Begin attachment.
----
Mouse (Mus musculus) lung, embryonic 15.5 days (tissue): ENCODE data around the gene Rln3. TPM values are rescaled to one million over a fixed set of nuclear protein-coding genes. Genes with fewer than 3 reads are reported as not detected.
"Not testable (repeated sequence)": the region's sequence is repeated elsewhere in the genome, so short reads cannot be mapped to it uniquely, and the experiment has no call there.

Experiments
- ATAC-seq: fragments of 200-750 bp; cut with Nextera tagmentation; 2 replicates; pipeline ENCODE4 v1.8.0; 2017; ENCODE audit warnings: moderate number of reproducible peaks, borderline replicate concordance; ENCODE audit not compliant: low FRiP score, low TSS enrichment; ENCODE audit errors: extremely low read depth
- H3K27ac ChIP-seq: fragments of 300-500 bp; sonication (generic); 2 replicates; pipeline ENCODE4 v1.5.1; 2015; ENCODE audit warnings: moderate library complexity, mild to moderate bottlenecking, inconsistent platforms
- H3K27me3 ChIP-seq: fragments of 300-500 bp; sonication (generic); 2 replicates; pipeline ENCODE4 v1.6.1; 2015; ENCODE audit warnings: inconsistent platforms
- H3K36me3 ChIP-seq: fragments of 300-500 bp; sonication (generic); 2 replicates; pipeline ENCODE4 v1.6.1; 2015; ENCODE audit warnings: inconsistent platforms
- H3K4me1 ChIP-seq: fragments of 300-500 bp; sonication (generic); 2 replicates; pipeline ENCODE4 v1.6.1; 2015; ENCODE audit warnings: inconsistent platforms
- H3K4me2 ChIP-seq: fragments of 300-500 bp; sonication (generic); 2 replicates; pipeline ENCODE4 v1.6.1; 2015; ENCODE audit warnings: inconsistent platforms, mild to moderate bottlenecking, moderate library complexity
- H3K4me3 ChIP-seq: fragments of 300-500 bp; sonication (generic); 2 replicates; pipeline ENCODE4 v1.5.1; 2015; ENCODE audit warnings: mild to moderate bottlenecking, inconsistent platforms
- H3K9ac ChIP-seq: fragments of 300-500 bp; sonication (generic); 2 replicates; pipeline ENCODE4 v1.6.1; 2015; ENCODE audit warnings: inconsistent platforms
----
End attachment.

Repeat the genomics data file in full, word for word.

Mouse (Mus musculus) lung, embryonic 15.5 days (tissue): ENCODE data around the gene Rln3. TPM values are rescaled to one million over a fixed set of nuclear protein-coding genes. Genes with fewer than 3 reads are reported as not detected.
"Not testable (repeated sequence)": the region's sequence is repeated elsewhere in the genome, so short reads cannot be mapped to it uniquely, and the experiment has no call there.

Experiments
- ATAC-seq: fragments of 200-750 bp; cut with Nextera tagmentation; 2 replicates; pipeline ENCODE4 v1.8.0; 2017; ENCODE audit warnings: moderate number of reproducible peaks, borderline replicate concordance; ENCODE audit not compliant: low FRiP score, low TSS enrichment; ENCODE audit errors: extremely low read depth
- H3K27ac ChIP-seq: fragments of 300-500 bp; sonication (generic); 2 replicates; pipeline ENCODE4 v1.5.1; 2015; ENCODE audit warnings: moderate library complexity, mild to moderate bottlenecking, inconsistent platforms
- H3K27me3 ChIP-seq: fragments of 300-500 bp; sonication (generic); 2 replicates; pipeline ENCODE4 v1.6.1; 2015; ENCODE audit warnings: inconsistent platforms
- H3K36me3 ChIP-seq: fragments of 300-500 bp; sonication (generic); 2 replicates; pipeline ENCODE4 v1.6.1; 2015; ENCODE audit warnings: inconsistent platforms
- H3K4me1 ChIP-seq: fragments of 300-500 bp; sonication (generic); 2 replicates; pipeline ENCODE4 v1.6.1; 2015; ENCODE audit warnings: inconsistent platforms
- H3K4me2 ChIP-seq: fragments of 300-500 bp; sonication (generic); 2 replicates; pipeline ENCODE4 v1.6.1; 2015; ENCODE audit warnings: inconsistent platforms, mild to moderate bottlenecking, moderate library complexity
- H3K4me3 ChIP-seq: fragments of 300-500 bp; sonication (generic); 2 replicates; pipeline ENCODE4 v1.5.1; 2015; ENCODE audit warnings: mild to moderate bottlenecking, inconsistent platforms
- H3K9ac ChIP-seq: fragments of 300-500 bp; sonication (generic); 2 replicates; pipeline ENCODE4 v1.6.1; 2015; ENCODE audit warnings: inconsistent platforms